Secret row over broadband cost: Varadkar told €3bn cost is not value for money
- Secretary General warns Varadkar on value for money
- Last 100,000 homes to make up bulk of €3bn bill
One of the country's most senior civil servants has warned Cabinet ministers that the €3bn National Broadband Plan does not represent value for money for taxpayers, the Sunday Independent can reveal.
An astonishing row at the heart of Government has seen Department of Public Expenditure and Reform secretary general Robert Watt explicitly tell Taoiseach Leo Varadkar and Minister for Finance Paschal Donohoe that they should abandon plans to bring high-speed broadband to almost every home and business in the country.
Please log in or register with Independent.ie for free access to this article.
It is understood Mr Watt, who is in the running to become the next governor of the Central Bank, is vehemently opposed to the proposed broadband plan as he believes the €3bn price tag cannot be justified.
At several behind-closed-doors meetings in Government Buildings, Mr Watt has directly told the Taoiseach and the Minister for Finance that spending billions of euro rolling out fibre optic cables to almost every part of the country will not pay off in the long run.
"Robert's job is to give the unpopular view and the advice that the politicians don't want to hear," a government source said. "Sometimes it makes him unpopular but it is his job to give this advice."
However, Mr Varadkar and Mr Donohoe look set to ignore Mr Watt's advice and become the first Government in the world to introduce high-speed broadband across the entire country.
Yesterday, Mr Donohoe said he and his officials have "engaged thoroughly on this plan for many months". However, he refused to address the concerns raised by one of the most senior civil servant in his department after the cost of the plan ballooned from €500m to €3bn.
Mr Watt's warning is sure to cause alarm among ministers and Opposition TDs who already have serious concerns about the project.
It is understood the National Broadband Plan will be discussed by the Cabinet next week, where ministers will be asked to sign off on a proposal for high-speed online connectivity for all areas of the country not served by commercial operators.
A consortium led by American businessman Frank McCourt will be given the green light to commence the first-of-its-kind broadband project once the Cabinet reaches agreement.
However, Cabinet ministers are expected to raise concerns with the Taoiseach, Minister for Finance and Minister for Communications Richard Bruton. Several ministers are apprehensive about pumping billions of euro into another State capital project in the aftermath of the National Children's Hospital project controversy.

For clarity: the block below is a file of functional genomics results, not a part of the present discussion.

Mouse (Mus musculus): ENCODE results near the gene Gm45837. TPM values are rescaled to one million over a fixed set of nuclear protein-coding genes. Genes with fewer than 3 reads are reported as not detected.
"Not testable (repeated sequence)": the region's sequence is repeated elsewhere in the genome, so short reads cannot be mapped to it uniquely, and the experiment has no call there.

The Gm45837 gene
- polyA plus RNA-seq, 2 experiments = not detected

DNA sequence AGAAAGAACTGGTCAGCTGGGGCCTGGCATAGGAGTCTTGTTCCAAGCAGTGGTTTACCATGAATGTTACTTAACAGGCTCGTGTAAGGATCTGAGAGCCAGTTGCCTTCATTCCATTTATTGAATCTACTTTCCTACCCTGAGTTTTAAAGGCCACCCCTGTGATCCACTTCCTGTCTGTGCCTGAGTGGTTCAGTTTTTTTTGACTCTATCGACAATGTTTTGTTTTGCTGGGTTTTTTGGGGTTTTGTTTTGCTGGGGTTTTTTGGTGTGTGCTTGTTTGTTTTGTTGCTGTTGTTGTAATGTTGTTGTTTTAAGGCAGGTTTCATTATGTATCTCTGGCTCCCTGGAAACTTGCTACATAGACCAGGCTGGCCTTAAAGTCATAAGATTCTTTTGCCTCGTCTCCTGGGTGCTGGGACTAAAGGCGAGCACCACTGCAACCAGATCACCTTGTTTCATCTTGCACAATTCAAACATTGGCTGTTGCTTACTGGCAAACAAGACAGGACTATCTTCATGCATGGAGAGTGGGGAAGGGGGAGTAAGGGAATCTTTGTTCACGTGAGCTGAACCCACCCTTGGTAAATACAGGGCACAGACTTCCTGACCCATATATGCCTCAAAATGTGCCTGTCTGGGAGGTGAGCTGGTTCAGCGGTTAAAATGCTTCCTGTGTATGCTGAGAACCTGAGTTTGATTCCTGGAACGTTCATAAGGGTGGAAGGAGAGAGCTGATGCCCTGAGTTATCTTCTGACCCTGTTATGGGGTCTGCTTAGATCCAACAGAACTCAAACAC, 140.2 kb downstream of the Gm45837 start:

There are also concerns over suggestions the taxpayer is being asked to fork out billions of euro for a massive infrastructure project that the State will not ultimately own.
The Cabinet discussion is likely to centre on the value for money in bringing fibre optic cables to homes in the most rural parts of the country.
Sources familiar with the plan say bringing broadband to around 443,000 homes is relatively cost effective. But the costs dramatically increase for the remaining 100,000 homes.
It is expected some of the more difficult homes to reach will be fitted with domestic broadband receivers which can connect to local transmitter outposts.
"You could have a transmitter on a gatepost on the side of the road and the fibre optic cable running into the transmitter and two miles across the field, you have a receiver in the house getting the broadband," a source said.
Meanwhile, former Public Expenditure and Reform Minister Brendan Howlin has accused Fine Gael of "abandoning spending controls" and ignoring official advice.
The Labour Party leader said the Government's plan to bring high-speed broadband to 543,000 homes and businesses will cost the taxpayer €5,500 per property.
"The Government needs to publish far more information to clarify the numbers involved, and to confirm its assumptions about the average cost to connect homes to the broadband network," Mr Howlin said.
He said the Taoiseach was "weighing the short-term political benefit of winning seats at the local election over the long-term financial stability of our country" and urged voters "not to be fooled by Fine Gael".
Mr Howlin also said it was "outrageous" to make taxpayers pay for a major capital project which the State would not ultimately own.
Fianna Fail's communication spokesman Timmy Dooley described the Government's handling of the project as a "monumental failure of the procurement process" as the State is paying for the plan but will not own the infrastructure once it is in place.
Under the terms of the current contract, Mr McCourt's consortium will build, operate, maintain and manage the country's biggest broadband network for 25 years.
The State will have the opportunity to buy the infrastructure once this period has lapsed.
Last month, the Taoiseach said: "At that point, Government has the option to buy, as it is not a commercial piece of infrastructure, one would expect that to be a relatively inexpensive proposition, and at any point if the contractor fails to deliver, the Government can step in and take over."
Last year, former Minister for Communications Denis Naughten was forced to resign from his position over his contacts with Mr McCourt. At the time, he attacked the Taoiseach, saying the decision to sack him was "more about opinion polls than telecoms poles" and "more about optics than fibre optics".
However, writing in the Irish Independent yesterday he insisted broadband is a now a "basic human requirement".
He said introducing high-speed broadband should be treated with the same importance as the introduction of rural electrification almost 100 years ago.